Leadership is a performance. That’s the central idea behind Harry Davis’ new class “Leadership Studio.” Davis, who joined Booth’s faculty in 1963, has introduced many innovative executive education programs in the United States and abroad. These programs include the first core leadership program of any top-rated MBA program in the country and the Management Lab.
When it comes to leadership, Harry Davis knows what he’s talking about. That’s why I knew in my last quarter at Booth, I had to take his new class. We began by immediately exploring the idea that leadership can be analogous to a performance act. Leaders have to perform many different roles and exhibit different characters while interacting with many different characters.
We use the theater stage as a framework. Those characters that are easy for you to exhibit are “downstage.” You can pull these out with ease. For example, maybe you’re an “outgoing one” or “a listener.” Then there are characters that are sort of hidden in the back of the stage. Maybe you’re a “fiery one” but you purposely try to leave this in the back until you really want to use it. Still behind those, you may have characters that are completely hidden from the public, or even hidden from yourself.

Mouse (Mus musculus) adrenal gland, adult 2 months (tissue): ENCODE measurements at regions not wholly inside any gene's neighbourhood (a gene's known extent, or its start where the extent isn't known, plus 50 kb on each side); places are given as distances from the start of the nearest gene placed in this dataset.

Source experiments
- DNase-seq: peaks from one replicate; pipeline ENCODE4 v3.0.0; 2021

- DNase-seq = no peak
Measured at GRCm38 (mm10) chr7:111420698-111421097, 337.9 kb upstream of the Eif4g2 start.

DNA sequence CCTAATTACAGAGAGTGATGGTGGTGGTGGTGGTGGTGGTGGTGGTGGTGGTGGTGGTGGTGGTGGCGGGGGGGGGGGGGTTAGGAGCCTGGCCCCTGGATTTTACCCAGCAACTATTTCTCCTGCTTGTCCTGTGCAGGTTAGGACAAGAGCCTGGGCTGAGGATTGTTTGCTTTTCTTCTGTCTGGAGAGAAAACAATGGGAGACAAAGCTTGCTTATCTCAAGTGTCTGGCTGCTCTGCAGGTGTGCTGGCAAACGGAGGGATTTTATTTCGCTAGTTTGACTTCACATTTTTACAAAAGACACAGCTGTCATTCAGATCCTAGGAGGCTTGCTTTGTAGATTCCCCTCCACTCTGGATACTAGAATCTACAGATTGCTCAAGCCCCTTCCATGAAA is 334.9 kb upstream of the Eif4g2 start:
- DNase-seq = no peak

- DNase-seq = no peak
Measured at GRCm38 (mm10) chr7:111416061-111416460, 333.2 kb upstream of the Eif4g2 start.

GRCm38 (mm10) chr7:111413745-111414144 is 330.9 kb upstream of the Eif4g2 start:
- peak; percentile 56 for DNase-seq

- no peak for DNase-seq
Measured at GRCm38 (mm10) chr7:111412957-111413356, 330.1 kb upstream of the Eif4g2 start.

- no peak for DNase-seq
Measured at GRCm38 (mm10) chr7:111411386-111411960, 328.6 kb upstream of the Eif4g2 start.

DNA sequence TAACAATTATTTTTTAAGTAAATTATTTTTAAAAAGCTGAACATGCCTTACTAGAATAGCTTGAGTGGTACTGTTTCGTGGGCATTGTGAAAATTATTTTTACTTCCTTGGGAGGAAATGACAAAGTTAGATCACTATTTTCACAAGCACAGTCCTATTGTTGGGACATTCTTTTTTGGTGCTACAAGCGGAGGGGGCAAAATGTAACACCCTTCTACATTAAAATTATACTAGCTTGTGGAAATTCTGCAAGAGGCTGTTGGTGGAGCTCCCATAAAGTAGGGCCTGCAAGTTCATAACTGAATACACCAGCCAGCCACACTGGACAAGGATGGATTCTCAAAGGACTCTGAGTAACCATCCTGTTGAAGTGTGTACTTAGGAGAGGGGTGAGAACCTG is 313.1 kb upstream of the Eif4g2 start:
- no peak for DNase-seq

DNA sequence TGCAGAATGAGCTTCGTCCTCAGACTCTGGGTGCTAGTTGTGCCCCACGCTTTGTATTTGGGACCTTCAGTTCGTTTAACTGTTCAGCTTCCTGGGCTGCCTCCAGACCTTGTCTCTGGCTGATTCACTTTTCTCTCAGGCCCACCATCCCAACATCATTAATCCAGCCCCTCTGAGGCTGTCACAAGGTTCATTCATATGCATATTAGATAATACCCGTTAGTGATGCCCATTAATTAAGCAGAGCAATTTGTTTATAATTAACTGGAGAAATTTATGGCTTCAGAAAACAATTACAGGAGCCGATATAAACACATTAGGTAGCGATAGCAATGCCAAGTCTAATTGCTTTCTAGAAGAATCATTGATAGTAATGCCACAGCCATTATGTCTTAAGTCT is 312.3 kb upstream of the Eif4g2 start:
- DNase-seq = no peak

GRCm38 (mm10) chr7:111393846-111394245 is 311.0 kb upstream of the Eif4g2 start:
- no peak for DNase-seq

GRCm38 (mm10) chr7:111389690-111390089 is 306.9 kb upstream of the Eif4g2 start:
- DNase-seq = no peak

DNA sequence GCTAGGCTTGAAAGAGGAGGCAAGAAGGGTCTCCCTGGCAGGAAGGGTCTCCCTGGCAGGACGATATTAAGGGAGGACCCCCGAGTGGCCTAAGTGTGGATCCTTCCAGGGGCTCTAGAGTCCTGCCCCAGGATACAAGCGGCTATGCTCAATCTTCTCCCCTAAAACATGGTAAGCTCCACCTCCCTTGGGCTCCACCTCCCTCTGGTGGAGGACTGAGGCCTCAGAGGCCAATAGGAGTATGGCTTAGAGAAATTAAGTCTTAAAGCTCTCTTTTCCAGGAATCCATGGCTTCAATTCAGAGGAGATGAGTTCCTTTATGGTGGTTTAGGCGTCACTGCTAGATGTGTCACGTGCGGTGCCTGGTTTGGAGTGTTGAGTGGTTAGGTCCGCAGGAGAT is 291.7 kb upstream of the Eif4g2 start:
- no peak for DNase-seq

In “Leadership Studio” we draw our stage of characters after deep self-reflection. We then aim to develop new characters that we do not have in our arsenal. Ultimately, we develop actual field experiments to keep track of our development of these characters.
Leadership as a performance is the most interesting concept I’ve learned at Booth because it implies so much potential flexibility in my own leadership. It also implies that I can develop new leadership skills and experiment with them. Best of all, the stage is a handy metaphor that allows us to discover ourselves and the gaps in our characters.